Thanksgiving Slaw

Coleslaw is something I’ve never enjoyed; it took me until my late twenties to realize I really just didn’t enjoy the mayo-based versions. Shredded cabbage or other veggies in a lighter dressing is just a salad that’s easier to eat, but in my opinion mayo is not intended to be the focal flavor of a dish. (Cue Midwest outcry.) If you disagree, that’s just fine, but I hope you’ll still give this non-mayo coleslaw a try.

Thanksgiving Slaw {{Baking Bytes}}

A few months ago when my mom visited, we took a cooking class from Olivelle. The one that happened to fit with our schedule was a paleo menu, and even though neither of us are paleo I figured the menu sounded great and Olivelle has yet to disappoint me, so we gave it a whirl. As it turned out, it was one of my favorite classes to date (I’ve done…several…) and I loved every single recipe on the menu.

One of those recipes was a Brussels sprouts slaw. I don’t usually care for cruciferous vegetables in their raw state, but somehow after being shredded with cabbage and toasted pecans, folded with blueberries, and lightly coated in a fruity balsamic dressing, I was in love. Not only is this one of the few class recipes I’ve gotten around to making on my own, but I’ve made it three times since August despite having to borrow a food processor eat time.

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Since it’s vegan, paleo, gluten-free and pretty much every-diet-ever friendly, this is a wonderful dish to take to potlucks and gatherings. Even better, it’s great chilled but just fine at room temperature, and best when made ahead, giving you all the time to relax and actually enjoy the party. It also makes a great lunch alongside your protein of choice if you’re fortunate enough to have leftovers. As a bonus, the green sprouts contrast nicely with the purple of the cabbage and the red pomegranate seeds, making it aesthetically pleasing in addition to its fantastic flavors.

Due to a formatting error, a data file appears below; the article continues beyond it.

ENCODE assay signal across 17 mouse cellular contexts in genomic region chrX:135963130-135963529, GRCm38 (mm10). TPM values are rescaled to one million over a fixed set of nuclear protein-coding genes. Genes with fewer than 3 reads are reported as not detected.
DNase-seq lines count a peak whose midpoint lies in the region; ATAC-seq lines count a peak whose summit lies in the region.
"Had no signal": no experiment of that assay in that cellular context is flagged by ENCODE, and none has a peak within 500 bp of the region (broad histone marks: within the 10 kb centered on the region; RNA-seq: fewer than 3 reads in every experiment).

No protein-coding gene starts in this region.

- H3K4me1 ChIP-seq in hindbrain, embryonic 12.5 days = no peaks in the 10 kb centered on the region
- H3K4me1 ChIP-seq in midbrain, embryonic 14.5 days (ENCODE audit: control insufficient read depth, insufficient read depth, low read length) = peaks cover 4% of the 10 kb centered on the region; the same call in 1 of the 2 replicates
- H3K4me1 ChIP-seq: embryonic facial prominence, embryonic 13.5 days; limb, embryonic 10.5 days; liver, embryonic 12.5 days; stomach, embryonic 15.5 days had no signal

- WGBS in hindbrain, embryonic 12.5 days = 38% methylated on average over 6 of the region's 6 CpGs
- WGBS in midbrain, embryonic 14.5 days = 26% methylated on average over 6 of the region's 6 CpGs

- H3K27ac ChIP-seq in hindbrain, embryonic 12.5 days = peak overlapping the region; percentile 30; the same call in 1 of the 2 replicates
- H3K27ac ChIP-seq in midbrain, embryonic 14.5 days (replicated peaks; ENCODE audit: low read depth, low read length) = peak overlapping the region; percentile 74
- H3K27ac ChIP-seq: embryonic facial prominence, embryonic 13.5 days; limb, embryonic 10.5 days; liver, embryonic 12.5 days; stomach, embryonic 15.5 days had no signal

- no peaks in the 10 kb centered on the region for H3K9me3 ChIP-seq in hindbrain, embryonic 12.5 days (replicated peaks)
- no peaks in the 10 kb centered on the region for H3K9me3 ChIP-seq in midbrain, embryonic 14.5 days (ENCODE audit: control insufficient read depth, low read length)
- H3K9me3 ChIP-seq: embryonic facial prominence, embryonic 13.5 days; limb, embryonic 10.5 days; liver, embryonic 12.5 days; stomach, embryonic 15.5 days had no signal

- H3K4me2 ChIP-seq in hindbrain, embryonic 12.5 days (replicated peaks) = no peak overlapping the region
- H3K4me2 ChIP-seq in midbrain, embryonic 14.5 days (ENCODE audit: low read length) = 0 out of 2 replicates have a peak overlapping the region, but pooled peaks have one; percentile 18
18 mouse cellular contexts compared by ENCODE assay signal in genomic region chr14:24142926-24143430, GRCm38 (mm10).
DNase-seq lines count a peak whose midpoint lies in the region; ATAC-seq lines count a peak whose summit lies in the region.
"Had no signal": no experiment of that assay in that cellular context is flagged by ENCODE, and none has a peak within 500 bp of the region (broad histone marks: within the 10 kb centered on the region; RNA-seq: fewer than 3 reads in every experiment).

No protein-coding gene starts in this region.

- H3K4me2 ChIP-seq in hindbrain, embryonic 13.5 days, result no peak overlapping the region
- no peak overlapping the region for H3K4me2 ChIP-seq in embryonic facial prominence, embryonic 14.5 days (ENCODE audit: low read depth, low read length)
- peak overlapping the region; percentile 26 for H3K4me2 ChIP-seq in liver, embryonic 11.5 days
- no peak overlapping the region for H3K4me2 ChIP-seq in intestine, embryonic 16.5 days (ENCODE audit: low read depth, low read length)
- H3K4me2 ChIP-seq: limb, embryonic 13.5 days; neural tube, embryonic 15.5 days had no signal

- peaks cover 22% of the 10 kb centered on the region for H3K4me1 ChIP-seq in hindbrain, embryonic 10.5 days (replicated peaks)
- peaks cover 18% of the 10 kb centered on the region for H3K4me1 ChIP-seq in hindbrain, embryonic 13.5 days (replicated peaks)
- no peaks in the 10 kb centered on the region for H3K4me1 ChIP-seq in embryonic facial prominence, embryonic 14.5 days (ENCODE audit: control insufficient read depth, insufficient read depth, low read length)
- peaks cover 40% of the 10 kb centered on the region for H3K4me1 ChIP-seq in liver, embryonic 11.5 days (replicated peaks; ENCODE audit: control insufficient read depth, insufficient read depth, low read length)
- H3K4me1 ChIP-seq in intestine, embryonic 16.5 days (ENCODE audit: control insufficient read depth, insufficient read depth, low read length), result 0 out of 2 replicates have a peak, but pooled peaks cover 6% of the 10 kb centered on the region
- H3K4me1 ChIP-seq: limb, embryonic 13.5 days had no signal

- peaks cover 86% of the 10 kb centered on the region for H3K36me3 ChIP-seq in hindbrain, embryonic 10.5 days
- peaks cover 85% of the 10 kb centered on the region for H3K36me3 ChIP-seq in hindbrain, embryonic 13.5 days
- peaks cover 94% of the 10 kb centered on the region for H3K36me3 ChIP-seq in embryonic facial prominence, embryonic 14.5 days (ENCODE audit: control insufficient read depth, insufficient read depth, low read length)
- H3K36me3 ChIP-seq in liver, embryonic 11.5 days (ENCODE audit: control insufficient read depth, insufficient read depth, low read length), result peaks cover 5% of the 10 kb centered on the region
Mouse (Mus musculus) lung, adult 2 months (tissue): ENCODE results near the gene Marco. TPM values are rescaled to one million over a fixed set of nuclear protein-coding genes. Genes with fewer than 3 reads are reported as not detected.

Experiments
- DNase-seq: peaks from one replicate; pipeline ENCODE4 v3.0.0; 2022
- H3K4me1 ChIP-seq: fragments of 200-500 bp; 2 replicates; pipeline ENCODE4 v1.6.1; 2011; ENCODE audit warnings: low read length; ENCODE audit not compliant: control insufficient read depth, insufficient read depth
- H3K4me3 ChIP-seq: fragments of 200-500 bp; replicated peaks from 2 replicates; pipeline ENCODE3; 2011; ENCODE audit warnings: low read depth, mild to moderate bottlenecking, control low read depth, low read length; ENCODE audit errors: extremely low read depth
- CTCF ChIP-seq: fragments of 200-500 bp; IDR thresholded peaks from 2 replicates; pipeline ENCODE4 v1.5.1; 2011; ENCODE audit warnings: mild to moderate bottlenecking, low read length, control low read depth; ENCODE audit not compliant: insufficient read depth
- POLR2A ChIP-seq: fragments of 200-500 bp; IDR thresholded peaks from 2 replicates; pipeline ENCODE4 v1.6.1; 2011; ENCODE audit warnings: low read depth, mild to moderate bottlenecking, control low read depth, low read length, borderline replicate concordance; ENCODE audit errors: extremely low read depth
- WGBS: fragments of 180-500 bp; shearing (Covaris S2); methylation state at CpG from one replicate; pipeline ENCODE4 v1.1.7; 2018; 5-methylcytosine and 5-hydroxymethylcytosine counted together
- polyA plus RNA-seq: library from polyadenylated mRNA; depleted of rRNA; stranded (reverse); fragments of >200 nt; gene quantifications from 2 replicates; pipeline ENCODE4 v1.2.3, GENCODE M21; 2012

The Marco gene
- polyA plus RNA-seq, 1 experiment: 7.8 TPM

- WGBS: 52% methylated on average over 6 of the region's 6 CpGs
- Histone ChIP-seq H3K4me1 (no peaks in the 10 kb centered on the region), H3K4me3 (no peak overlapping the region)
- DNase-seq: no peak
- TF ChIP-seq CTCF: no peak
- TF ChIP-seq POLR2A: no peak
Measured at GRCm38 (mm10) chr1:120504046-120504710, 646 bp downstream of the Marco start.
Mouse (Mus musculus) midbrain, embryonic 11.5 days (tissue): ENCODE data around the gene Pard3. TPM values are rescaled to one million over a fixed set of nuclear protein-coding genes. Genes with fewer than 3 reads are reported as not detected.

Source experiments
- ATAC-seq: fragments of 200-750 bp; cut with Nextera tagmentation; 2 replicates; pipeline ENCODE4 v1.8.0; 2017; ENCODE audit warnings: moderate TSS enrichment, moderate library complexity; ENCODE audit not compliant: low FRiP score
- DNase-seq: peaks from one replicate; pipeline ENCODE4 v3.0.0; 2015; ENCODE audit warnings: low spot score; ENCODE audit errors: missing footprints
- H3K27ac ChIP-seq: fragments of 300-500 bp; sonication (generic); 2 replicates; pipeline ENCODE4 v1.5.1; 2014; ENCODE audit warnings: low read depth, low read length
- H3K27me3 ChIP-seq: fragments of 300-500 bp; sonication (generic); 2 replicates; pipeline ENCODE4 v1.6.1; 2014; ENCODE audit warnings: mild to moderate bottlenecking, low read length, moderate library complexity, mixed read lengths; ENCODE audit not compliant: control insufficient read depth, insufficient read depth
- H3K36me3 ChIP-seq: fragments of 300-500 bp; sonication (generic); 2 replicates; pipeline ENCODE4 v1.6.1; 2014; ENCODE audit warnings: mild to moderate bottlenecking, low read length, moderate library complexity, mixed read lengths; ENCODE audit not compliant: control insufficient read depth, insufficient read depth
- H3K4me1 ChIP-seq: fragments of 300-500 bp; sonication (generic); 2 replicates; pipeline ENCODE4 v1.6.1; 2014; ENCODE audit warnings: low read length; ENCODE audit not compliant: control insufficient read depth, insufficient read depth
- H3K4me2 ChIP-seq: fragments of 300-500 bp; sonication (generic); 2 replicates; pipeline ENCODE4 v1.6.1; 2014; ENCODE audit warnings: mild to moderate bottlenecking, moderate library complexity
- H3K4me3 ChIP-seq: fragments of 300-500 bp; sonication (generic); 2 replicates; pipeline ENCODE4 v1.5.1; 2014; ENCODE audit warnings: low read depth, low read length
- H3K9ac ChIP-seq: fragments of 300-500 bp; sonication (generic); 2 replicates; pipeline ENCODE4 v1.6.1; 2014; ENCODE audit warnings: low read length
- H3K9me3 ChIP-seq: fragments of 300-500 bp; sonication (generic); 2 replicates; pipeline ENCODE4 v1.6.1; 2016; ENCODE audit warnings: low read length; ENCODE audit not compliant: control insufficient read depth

I made a few tweaks for an autumn version, resulting in a perfect Thanksgiving side that doesn’t need oven space, and/or a healthy addition to Christmas that maybe even the kids will enjoy. (No guarantees, this recipe was not tested on children.) The Brussels and cabbage base remains, but I opted for walnuts since I prefer them over pecans, and pomegranate seeds for their color and tartness. I 100% cheated and bought a container of seeds, but if you want to get in your work out and seed a pomegranate then by all means, please do so.

Thanksgiving Slaw {{Baking Bytes}}

The dressing is a lovely mix of Olivelle products, so if you’ve not jumped on their bandwagon for some reason then now (or actually, Black Friday) is the time to make the leap. If you’re still not ready, a substitution of regular olive oil and white balsamic vinegar with some splashes of blood orange and pomegranate juices might work out, but I have not tested it. (If you go this route and you like the result, share your recipe in the comments!)

Thanksgiving Slaw {{Baking Bytes}}

If you’re in the market for a healthy but different addition to your holiday table, and cannot stomach the thought of putting yet another dish in the oven, this is the recipe for you.

Thanksgiving Slaw

Adapted from Olivelle
Serves 6

Ingredients

1 lbs Brussels sprouts
1/2 small head red cabbage
1 cup walnuts (or nut of choice)